Date
15 December 2019
The Homeland Security Department is proposing the requirement to combat the fraudulent use of US travel documents and aid in the identification of criminals and suspected terrorists. Photo: Bloomberg
The Homeland Security Department is proposing the requirement to combat the fraudulent use of US travel documents and aid in the identification of criminals and suspected terrorists. Photo: Bloomberg

Homeland Security proposing airport face scans for US citizens

The administration of US President Donald Trump intends to propose a regulation next year that would require all travelers, including US citizens, to be photographed when entering or leaving the United States, Reuters reports, citing the administration’s regulatory agenda.

The proposed regulation, slated to be issued in July by the Homeland Security Department, would be part of a broader system to track travelers as they enter and exit the country.

The plan has already drawn opposition from some privacy advocates. Jay Stanley, a senior policy analyst with the American Civil Liberties Union, blasted the idea in a written statement on Monday.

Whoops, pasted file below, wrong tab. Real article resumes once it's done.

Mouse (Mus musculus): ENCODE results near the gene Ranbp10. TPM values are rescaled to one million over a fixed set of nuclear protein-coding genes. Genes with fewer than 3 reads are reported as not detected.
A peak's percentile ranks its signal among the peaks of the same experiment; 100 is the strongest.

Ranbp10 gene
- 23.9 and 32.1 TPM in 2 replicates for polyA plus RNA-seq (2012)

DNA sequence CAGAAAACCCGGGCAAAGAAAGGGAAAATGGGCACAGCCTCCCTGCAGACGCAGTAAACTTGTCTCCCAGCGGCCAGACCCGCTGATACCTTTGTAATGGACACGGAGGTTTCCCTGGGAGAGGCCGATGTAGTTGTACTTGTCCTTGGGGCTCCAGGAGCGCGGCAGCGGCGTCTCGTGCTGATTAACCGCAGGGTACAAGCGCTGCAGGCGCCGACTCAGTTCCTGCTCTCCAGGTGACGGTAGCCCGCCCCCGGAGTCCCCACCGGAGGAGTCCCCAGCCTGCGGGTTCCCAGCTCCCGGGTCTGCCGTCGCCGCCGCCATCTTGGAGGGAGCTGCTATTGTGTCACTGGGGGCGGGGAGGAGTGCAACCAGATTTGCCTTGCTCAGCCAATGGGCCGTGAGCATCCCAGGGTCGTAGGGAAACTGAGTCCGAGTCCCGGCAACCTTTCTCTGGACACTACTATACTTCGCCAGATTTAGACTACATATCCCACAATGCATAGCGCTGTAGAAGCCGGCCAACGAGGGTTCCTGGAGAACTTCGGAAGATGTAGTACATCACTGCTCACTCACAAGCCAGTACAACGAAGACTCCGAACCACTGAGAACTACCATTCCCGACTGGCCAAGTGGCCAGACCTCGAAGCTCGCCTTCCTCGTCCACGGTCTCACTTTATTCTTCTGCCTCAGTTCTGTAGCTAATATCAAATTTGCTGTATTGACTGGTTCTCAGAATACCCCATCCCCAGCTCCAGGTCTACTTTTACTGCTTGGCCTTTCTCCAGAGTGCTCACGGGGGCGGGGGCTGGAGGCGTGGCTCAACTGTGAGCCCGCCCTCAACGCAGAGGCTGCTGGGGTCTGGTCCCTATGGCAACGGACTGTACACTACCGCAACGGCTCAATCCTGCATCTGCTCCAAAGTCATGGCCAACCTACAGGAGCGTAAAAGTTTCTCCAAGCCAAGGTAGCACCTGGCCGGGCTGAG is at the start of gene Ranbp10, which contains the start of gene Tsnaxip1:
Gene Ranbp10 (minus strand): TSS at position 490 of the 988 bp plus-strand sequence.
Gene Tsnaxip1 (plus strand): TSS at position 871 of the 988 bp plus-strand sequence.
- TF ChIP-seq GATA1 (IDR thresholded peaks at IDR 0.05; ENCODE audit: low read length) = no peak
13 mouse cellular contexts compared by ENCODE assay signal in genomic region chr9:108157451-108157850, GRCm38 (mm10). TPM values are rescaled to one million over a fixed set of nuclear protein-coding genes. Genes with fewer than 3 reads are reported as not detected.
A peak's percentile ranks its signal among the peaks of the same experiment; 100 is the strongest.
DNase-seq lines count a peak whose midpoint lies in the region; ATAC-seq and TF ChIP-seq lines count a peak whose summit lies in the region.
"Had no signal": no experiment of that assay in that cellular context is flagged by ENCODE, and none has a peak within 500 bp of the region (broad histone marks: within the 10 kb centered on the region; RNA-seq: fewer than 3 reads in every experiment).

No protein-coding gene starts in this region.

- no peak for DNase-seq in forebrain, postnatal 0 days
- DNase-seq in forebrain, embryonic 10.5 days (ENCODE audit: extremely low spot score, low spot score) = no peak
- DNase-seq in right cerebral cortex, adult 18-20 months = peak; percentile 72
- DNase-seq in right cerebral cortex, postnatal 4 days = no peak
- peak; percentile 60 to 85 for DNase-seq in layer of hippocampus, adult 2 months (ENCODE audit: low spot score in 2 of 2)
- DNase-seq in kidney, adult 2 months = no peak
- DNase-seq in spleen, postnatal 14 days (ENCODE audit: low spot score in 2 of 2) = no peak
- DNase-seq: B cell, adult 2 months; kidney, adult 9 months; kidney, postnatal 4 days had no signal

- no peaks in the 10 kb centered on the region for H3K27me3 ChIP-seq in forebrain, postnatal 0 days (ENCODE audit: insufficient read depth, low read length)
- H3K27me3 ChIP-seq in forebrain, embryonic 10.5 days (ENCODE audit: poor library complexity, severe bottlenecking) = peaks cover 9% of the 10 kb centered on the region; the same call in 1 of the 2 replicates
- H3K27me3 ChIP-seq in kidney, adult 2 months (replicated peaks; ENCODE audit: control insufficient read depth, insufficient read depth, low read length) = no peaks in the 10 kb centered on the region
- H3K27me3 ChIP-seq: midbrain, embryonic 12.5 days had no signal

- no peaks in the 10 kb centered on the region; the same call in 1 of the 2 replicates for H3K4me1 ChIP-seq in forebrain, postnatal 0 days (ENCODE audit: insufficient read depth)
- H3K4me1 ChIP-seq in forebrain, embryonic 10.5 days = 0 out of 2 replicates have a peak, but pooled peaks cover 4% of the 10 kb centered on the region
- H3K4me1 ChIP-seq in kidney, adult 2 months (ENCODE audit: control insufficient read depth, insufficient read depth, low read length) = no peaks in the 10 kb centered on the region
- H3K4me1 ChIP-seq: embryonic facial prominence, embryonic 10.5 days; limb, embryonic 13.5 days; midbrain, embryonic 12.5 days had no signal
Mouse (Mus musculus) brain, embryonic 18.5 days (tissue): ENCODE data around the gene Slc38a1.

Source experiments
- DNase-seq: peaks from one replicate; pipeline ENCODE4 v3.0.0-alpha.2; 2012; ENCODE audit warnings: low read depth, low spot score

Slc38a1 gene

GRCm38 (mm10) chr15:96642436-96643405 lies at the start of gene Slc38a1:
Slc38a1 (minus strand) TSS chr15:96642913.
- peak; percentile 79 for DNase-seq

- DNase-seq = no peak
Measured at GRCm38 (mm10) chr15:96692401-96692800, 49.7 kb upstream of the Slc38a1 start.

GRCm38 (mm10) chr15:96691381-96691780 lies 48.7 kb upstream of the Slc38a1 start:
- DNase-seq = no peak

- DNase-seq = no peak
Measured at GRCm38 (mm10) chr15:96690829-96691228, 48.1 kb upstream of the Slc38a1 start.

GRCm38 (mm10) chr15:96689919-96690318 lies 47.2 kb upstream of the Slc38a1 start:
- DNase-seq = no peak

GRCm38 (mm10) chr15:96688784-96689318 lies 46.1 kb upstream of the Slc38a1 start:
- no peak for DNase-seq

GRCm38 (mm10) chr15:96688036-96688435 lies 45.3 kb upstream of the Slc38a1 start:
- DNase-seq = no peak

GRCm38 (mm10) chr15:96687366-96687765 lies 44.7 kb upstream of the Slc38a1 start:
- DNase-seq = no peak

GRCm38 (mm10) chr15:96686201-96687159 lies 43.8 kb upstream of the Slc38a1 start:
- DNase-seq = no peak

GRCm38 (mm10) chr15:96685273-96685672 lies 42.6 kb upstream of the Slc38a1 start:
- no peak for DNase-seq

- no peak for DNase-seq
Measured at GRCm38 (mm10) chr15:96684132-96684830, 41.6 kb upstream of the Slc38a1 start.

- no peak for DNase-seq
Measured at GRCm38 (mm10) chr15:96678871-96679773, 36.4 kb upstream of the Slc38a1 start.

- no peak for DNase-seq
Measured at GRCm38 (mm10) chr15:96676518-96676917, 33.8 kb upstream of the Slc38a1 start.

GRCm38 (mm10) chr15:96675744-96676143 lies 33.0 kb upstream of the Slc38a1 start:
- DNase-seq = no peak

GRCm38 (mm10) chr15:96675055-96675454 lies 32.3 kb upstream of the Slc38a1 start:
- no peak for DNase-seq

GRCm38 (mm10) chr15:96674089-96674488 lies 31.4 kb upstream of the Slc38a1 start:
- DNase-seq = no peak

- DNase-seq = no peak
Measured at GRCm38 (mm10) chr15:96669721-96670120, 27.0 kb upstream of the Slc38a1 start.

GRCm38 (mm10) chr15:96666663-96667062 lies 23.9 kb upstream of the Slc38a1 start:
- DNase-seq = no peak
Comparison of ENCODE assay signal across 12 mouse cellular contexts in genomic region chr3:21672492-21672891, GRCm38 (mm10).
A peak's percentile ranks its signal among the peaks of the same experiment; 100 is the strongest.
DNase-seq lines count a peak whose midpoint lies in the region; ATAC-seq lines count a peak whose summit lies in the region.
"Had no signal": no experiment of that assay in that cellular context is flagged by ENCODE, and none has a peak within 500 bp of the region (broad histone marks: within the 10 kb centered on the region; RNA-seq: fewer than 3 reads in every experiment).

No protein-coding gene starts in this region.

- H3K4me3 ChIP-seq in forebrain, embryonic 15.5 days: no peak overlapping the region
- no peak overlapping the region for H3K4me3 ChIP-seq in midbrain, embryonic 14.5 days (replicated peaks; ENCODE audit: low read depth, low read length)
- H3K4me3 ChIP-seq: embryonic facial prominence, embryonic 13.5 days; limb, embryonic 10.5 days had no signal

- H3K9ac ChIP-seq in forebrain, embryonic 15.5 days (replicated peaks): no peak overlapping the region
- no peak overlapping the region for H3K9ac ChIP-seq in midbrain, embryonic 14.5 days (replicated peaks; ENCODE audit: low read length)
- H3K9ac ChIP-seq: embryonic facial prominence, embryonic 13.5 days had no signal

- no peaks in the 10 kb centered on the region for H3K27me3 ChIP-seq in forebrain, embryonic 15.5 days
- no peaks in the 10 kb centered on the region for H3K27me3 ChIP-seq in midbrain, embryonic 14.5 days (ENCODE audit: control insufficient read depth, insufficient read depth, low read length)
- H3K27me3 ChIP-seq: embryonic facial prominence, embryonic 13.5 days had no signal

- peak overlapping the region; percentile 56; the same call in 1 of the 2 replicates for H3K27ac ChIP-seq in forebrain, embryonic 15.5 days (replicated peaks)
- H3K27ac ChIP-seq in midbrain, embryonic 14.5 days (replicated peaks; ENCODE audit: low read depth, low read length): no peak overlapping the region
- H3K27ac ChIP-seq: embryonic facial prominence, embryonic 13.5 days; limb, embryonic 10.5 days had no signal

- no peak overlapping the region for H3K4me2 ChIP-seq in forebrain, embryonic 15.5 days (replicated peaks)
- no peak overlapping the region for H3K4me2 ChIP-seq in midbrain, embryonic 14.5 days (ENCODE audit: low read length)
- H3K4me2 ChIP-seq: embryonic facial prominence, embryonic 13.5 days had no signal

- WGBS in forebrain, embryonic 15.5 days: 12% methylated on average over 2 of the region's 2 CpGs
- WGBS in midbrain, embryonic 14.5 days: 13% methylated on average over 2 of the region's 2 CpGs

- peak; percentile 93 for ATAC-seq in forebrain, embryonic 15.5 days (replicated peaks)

“Travelers, including US citizens, should not have to submit to invasive biometric scans simply as a condition of exercising their constitutional right to travel,” he said.

The Trump administration contends in its regulatory agenda that the face scan requirement will combat the fraudulent use of US travel documents and aid in the identification of criminals and suspected terrorists.

The public typically has 30 to 60 days to comment on a proposed US regulation. The federal agency then needs to review and respond to comments, a process that can be time-consuming for major regulations.

The Trump administration also said in its regulatory agenda that it plans to issue a separate fast-track regulation this month that would allow the entry-exit project to move beyond a pilot status.

The US Customs and Border Protection, which is part of DHS, has already conducted pilot programs that collect photographs and fingerprints from foreign travelers.

A 2018 internal audit found technical and operational problems during a pilot program at nine US airports. The problems raised questions about whether DHS would meet a self-imposed deadline to confirm all foreign departures at the top 20 US airports by fiscal year 2021.

The non-partisan Pew Research Center estimated in 2006 that 45 percent of immigrants in the US without legal status entered on a valid visa but did not depart when it expired.

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